The next post will be on or before Sunday September 17th


In 1980 Annie and I and our beautiful 3-year-old black and tan mongrel dog and surrogate child Bill (our daughter Ione didn’t arrive till 1989) left North Yorkshire and moved to North Oxfordshire, to the market town of Banbury. A far left friend of mine from grittier than granite Brixton who was a member of the excitingly named Big Flame, on visiting us piously declared Banbury to be a repulsive case of ‘bourgeois social engineering’ but I grew fond of the place that was both a handsome little town and a London overspill site with its many new and faceless shopping centres and pedestrianised plazas and the like. We had gone there as Annie had got a job in a brand new residential hostel for young people with learning difficulties. The hostel came under the auspices of Social Services, and notionally we would have acquired a subsidised flat in the hostel to go with the job, but instead they gave us one above the nearby Old People’s Home. In those days, they did not give Head of Home jobs to people with relevant qualifications much less with far sighted and imaginative intelligence, but to those who had held responsible positions in say the army or in catering and thus knew how to ‘run’ an ‘institution’. Hence the hostel head was a spectacularly inappropriate nervous elderly lady who had managed a genteel hotel in the Home Counties and whose principal skill lay in sorting the hostel’s bedding. The Old People’s Home was run by an amiable ex policeman in his mid 30s, who once told me that he could not get away with Shakespeare because the latter used far too many words, and he simply couldn’t see the point of such verbosity, when he himself in the incontinent Bard’s shoes would have deftly cut to the quick.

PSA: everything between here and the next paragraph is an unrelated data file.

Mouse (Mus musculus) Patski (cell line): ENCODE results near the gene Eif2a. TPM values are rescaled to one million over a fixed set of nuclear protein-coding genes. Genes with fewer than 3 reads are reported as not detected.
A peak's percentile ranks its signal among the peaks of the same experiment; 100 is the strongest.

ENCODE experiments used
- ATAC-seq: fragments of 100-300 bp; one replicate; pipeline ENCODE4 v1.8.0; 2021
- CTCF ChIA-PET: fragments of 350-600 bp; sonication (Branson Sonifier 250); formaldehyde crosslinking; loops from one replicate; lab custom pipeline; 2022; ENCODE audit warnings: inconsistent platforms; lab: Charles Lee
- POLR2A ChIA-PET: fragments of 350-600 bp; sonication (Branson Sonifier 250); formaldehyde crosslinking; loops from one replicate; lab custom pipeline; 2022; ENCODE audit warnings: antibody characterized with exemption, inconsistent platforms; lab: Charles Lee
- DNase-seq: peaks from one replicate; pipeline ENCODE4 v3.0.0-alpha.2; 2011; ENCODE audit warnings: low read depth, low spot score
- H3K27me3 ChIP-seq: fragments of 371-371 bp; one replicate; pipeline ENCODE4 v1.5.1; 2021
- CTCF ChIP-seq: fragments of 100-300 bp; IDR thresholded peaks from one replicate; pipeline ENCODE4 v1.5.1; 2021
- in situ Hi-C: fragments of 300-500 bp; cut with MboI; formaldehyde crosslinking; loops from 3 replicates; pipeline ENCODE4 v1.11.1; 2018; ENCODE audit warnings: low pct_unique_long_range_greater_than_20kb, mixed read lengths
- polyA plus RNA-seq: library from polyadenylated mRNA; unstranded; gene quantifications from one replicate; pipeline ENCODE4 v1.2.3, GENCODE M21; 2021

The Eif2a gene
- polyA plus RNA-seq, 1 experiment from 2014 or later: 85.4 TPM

By the summer of 1980 I had written 4 very autobiographical 1st person novels, all very zestful and energetic, but wholly structureless and meandering slices of life, all of them, I eventually decided, embarrassingly bad and completely unpublishable. Without regret I threw away all 4 one day, and embarked on the 5th, which was about my own family with its 4 sons in the 1950s in remotest West Cumbria, in a pit village along the Solway Firth, across the sea from Galloway, Scotland. I wrote it in the 3rd person and much influenced by the Provence writer Jean Giono (1895-1970) made it deliberately measured and slow and poetic and with a lateral and radiantly jazzlike momentum, rather than with a preordained and linear storyline. Unagented I sent it round the publishers and eventually got a very encouraging note from Lisa Appiganesi of the long defunct Writers’ and Readers’ Cooperative (the brainchild of John Berger). She told me it was beautifully written but their tiny list could not accommodate it, and then she recommended a solo woman agent who took many months to turn it down. Doggedly not to say desperately I kept on sending it round unagented for another 4 years and after 25 rejections it was taken by Aidan Ellis and published in 1985. The novel was called Samarkand and it was broadcast on BBC Radio 3 as concert interval readings.

Talking of books, 2 hugely gifted writers, Henry Miller (born 1892) and Jean-Paul Sartre (born 1905) died that same year, the year when the Iran- Iraq war (the heroic Saddam Hussein being staunchly supported by the USA) was at its catastrophic height.


Adam Bede by George Eliot

At Swim 2 Birds by Flann O Brien

King, Queen, Knave by Vladimir Nabokov

Mill on the Floss by George Eliot

Scenes of Clerical Life by George Eliot

Joseph Andrews by Henry Fielding

The Spinoza of Market Place by Isaac Bashevis Singer

A Crown of Feathers by Isaac Bashevis Singer

Peregrine Pickle by Tobias Smollett

Under Fire by Henri Barbusse

Toilers of the Sea by Victor Hugo

Malva and the Orloff Couple by Maxim Gorky

The Three of Them by Maxim Gorky

Orlando by Virginia Woolf

The Temptation of the West by Andre Malraux

The Case of Comrade Tulayev by Victor Serge

As A Man Grows Older by Italo Svevo

More Pricks Than Kicks by Samuel Beckett

A book about St Kilda in the Outer Hebrides

Wolf Solent by John Cowper Powys

Scenes from Provincial Life by William Cooper

The Captain’s Daughter by Pushkin

Knock, Knock by Turgenev

A Personal Matter by Kenzaburo Oe

Go Tell It On the Mountain by James Baldwin

Moravagine by Blaise Cendrars

The Fixer by Bernard Malamud

The Ghost Sonata by Strindberg

Bouvard and Pecuchet by Flaubert

The Plays of Joe Orton

Bomb Culture by Jeff Nuttall

Painter of Signs by RK Narayan

A Life by Italo Svevo

Dead Souls by Gogol

The End of the Affair by Graham Greene

V by Thomas Pynchon

Passions by Isaac Bashevis Singer

Mr Weston’s Good Wine by TF Powys (beloved of FR Leavis)

Mysteries by Knut Hamsun

Louis Lambert by Balzac

Dog Years by Gunther Grass

Children Are Civilians Too by Heinrich Boll

A History of Modern Japan

Selected Stories by Maxim Gorky

Shosha by Isaac Bashevis Singer